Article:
We opened up last year’s very same feature with a focus on expected goals against, and that’s where our attention is going back to this year. Remarkably, Roma’s defense (as far as not conceding danger let alone goals) got even worse in Paulo Fonseca’s second season with the club. Roma slid from holding the sixth-best xGA record in 2019/20 to the seventh-best defense in the league last season. However, you’ve got to bet that Mourinho was brought in to address one thing as a priority: Roma conceded 55 goals against 50 expected goals against.
In plain speak: As leaky as Roma’s defense was, they actually managed to conceded over the odds. And for that, you’d have to look at the mental fortitude of the team as a whole. Unless you believe the adage “you make your own luck” has no merit at all. But Roma’s aren't alone in this “unlucky” category: Atalanta and Lazio actually finished the season with an ever wider negative difference between their actual goals conceded and expected goals against.
Atalanta paid for their bad luck with a third-place finish in the league (when they were in the title race at one point) and Lazio barely scraped sixth place. Roma wants to believe this team, kept intact, can control its own destiny and turn the luck around. That comes with a change of approach to the game and the way Roma acts in the non-possession phase. Because I have to say, from what we’ve seen in pre-season so far, the idea that Mourinho plays “defensive” football looks almost completely untrue.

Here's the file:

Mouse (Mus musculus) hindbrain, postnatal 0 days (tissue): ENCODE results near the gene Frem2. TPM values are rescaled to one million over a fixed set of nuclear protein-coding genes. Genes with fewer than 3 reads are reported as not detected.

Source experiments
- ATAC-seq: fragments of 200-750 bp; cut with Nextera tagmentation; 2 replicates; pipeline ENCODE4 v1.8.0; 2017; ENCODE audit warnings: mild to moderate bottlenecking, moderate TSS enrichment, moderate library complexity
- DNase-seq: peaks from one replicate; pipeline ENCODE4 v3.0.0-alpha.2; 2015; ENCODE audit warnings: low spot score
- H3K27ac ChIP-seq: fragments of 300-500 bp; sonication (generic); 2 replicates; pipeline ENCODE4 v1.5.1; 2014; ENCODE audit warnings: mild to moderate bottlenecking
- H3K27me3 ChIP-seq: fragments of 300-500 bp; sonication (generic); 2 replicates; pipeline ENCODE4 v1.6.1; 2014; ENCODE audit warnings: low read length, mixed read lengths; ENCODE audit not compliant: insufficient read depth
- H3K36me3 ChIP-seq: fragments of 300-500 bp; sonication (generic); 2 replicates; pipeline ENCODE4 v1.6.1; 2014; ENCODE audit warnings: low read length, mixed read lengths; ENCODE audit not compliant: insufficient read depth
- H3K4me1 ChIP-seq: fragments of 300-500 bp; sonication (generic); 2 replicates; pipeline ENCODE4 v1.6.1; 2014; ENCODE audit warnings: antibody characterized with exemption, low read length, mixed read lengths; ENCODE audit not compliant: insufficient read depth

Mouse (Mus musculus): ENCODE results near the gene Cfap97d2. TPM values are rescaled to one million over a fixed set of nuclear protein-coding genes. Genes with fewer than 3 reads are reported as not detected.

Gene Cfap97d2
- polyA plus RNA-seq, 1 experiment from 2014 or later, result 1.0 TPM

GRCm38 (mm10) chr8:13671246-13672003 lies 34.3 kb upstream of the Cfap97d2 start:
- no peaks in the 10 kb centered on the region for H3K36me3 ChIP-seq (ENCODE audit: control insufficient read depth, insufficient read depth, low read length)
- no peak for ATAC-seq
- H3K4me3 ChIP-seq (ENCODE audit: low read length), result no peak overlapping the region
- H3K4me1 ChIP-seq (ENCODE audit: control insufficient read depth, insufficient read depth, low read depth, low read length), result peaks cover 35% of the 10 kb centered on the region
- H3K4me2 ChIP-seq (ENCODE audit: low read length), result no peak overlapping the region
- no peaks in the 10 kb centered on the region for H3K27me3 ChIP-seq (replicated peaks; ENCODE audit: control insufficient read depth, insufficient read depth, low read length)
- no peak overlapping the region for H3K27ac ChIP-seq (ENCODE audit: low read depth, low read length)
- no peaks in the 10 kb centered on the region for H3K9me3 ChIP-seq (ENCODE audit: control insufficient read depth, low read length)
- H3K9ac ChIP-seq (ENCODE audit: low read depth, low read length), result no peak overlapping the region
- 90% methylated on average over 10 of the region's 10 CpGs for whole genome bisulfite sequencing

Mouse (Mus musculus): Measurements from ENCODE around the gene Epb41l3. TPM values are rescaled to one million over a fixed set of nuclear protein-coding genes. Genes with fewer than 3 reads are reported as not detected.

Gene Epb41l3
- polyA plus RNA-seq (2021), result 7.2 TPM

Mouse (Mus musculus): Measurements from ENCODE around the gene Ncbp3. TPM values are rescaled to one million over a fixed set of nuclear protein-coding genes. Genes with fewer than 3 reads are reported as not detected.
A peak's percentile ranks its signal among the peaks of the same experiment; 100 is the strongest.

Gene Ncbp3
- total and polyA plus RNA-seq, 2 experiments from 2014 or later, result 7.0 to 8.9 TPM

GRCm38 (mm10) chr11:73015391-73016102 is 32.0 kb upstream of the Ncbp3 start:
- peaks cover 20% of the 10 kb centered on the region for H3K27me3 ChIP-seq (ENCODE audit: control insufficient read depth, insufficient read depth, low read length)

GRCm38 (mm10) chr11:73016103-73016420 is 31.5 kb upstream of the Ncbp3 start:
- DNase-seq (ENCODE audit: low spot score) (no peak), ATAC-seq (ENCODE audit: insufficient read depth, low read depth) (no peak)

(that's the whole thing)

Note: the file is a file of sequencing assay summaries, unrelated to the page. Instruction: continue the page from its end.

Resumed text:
Whenever Roma has had the ball under Mourinho so far, the team has committed a minimum of 5 players in the opponent’s half. In the friendly against Sevilla, with the La Liga side down to ten men in the second half, Roma threw as many as seven players forward. You don’t commit those kinds of risks if you’re a “defensive” team. But that’s when Roma are on the ball. When they’re not in possession, I think it’s more accurate to say Roma are switching from an aggressive style of defending (from the last two seasons) to a passive (or “patient” if you want to be diplomatic about it) approach.